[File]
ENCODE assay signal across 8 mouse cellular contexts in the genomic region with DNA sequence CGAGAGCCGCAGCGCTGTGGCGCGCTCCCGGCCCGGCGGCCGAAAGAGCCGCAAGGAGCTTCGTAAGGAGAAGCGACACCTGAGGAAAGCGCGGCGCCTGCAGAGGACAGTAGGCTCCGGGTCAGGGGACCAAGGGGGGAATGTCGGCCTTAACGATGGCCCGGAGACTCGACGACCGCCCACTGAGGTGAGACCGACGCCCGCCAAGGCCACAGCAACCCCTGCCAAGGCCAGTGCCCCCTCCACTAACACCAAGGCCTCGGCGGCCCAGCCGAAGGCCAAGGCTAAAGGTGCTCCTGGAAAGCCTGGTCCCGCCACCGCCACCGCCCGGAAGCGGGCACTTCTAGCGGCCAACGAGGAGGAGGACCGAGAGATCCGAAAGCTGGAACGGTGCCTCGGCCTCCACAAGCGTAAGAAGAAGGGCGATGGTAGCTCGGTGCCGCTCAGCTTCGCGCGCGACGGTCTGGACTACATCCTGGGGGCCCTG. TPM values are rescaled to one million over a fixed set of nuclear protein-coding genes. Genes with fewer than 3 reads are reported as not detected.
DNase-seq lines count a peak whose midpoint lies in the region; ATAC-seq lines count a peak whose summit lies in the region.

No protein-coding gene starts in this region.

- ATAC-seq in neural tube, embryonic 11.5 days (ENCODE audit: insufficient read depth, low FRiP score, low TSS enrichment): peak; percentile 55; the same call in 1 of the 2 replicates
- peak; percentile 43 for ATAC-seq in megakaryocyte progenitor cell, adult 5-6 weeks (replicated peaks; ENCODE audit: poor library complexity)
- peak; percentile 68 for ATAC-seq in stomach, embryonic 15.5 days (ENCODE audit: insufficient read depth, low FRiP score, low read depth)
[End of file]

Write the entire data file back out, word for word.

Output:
ENCODE assay signal across 8 mouse cellular contexts in the genomic region with DNA sequence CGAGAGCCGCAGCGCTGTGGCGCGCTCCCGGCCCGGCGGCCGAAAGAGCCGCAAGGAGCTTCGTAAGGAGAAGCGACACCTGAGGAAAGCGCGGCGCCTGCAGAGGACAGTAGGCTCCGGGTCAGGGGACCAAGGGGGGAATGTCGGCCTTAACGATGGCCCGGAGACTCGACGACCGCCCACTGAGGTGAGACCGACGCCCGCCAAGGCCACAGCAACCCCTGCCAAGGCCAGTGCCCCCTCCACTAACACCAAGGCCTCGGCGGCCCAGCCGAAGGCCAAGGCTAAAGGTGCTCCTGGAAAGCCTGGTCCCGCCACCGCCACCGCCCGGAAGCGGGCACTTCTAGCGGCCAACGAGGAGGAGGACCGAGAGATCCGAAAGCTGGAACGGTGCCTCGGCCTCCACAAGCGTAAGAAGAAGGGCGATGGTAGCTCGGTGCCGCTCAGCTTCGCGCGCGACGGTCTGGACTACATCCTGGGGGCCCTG. TPM values are rescaled to one million over a fixed set of nuclear protein-coding genes. Genes with fewer than 3 reads are reported as not detected.
DNase-seq lines count a peak whose midpoint lies in the region; ATAC-seq lines count a peak whose summit lies in the region.

No protein-coding gene starts in this region.

- ATAC-seq in neural tube, embryonic 11.5 days (ENCODE audit: insufficient read depth, low FRiP score, low TSS enrichment): peak; percentile 55; the same call in 1 of the 2 replicates
- peak; percentile 43 for ATAC-seq in megakaryocyte progenitor cell, adult 5-6 weeks (replicated peaks; ENCODE audit: poor library complexity)
- peak; percentile 68 for ATAC-seq in stomach, embryonic 15.5 days (ENCODE audit: insufficient read depth, low FRiP score, low read depth)